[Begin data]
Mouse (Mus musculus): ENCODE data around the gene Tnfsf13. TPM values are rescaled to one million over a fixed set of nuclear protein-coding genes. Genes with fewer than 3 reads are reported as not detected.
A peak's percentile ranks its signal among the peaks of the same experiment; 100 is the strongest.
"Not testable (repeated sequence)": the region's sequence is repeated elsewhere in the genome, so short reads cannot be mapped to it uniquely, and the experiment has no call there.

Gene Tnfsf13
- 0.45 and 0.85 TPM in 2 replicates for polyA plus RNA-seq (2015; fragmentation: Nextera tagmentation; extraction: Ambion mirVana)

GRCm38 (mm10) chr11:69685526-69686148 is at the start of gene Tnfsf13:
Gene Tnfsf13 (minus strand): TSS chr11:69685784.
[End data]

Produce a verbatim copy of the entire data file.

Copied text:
Mouse (Mus musculus): ENCODE data around the gene Tnfsf13. TPM values are rescaled to one million over a fixed set of nuclear protein-coding genes. Genes with fewer than 3 reads are reported as not detected.
A peak's percentile ranks its signal among the peaks of the same experiment; 100 is the strongest.
"Not testable (repeated sequence)": the region's sequence is repeated elsewhere in the genome, so short reads cannot be mapped to it uniquely, and the experiment has no call there.

Gene Tnfsf13
- 0.45 and 0.85 TPM in 2 replicates for polyA plus RNA-seq (2015; fragmentation: Nextera tagmentation; extraction: Ambion mirVana)

GRCm38 (mm10) chr11:69685526-69686148 is at the start of gene Tnfsf13:
Gene Tnfsf13 (minus strand): TSS chr11:69685784.